Bear Creek Trail is a moderate path that follows Bear Creek and connects Columbia’s larger parks—the Columbia Cosmopolitan Recreation Area and the Albert-Oakland Park. There are 11 access points between the two parks that can get you out on this trail.

Most of the trail is wide and flat limestone, perfect for walking, hiking and biking, but 450 feet of it is a boardwalk crossing Bear Creek. There are lots of spots along the trail where you can explore and get close to the creek. 

Crane’s Tip: Check out the side trails that jut out from Bear Creek Trail for more of a challenge or to get off the beaten path. 

7. Pinnacles Youth Park Trail 

850 E Pinnacles Rd
Sturgeon, Missouri 65284
Pinnacles Youth Park Trail Miles: 0.9

OK, so this one isn’t exactly in Columbia, but it’s only 15 minutes out from the city. 

Pinnacles Youth Park, owned by the Boy Scouts of America, is located north of Columbia, MO. The pinnacle of “the pinnacles” is the jagged 80-foot high limestone formations carved out by Rocky Fork Creek and Silver Fork Creek. 

When two rivers erode both sides of the rock, it forms a geological anomaly called a pinnacle. You can find similar pinnacles in places like California at Pinnacles National Park. In our state’s Pinnacles Youth Park, you’ll forget you’re in Missouri as you hit the trail and climb these unique rock formations. 

Some of the pinnacles have eroded all the way through, making it seem like the rock has windows or doors. The hiking trail is relatively easy before you make your way over the pinnacles. As you hit the pinnacles, the path becomes steep and narrow. You’ll have a clear view of the valley and creek below after you traverse to the top.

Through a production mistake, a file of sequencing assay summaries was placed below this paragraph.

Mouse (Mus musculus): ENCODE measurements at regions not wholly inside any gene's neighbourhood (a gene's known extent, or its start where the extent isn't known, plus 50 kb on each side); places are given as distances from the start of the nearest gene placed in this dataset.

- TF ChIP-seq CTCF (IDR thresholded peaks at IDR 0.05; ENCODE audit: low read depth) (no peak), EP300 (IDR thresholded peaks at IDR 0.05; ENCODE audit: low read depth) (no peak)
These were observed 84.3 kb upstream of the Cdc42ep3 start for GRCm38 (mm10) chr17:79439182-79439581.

Bonus: Boone County was covered in a shallow sea over 250 million years ago, leaving behind fossils of ancient creatures. If you look closely, you can find fossilized remains on your hike. 

Crane’s Tip: Watch for narrow trails as you near the edge of the peaks. You’ll want to focus on your footwork for this one. 

Your Go-to List for Day Hike Essentials 

You’ve picked a trail. Exciting! Now, what should you take with you? You may want to bring a simple daypack or nothing but good hiking boots for the shorter hiking trails listed in this article. What you need to pack along depends on the duration of your hike.

The American Hiking Association recommends these ten hiking essentials:

  1. Good hiking boots or shoes
  2. Map of the trail and compass
  3. Water bottle
  4. Snacks with protein 
  5. Men’s or women’s outerwear (Think: Rain jacket and layers.)
  6. First aid kit
  7. Pocket knife or multi-tool
  8. Sun protection (Sunglasses, sunscreen, hat, etc.)
  9. Shelter (Try a light space blanket.)
  10. Safety items (Bring a flashlight or whistle.)

If you take a short trail that’s usually busy, you don’t need a space blanket or items to help you light an emergency fire. When walking shorter trails or paved ones, you can stick to the basics: good boots or shoes, water, snacks, sun protection and a first aid kit. 

Long, strenuous hikes require you to bring more items in case of an emergency. If you plan to camp out on your hike, you’ll need to bring cooking and camping gear along. 

Always let someone know of your plans when you hike or camp. Leave a copy of your trail itinerary with that person and another copy in your car. 

When you’re ready to hit the trail, shop our selection of men’s and women’s clothing and hiking boots. We’ve got what you need for outdoor trails. 

For more hiking essentials, browse our selection of pocket knives, waterproof zip-bags and camping gear

Happy hiking!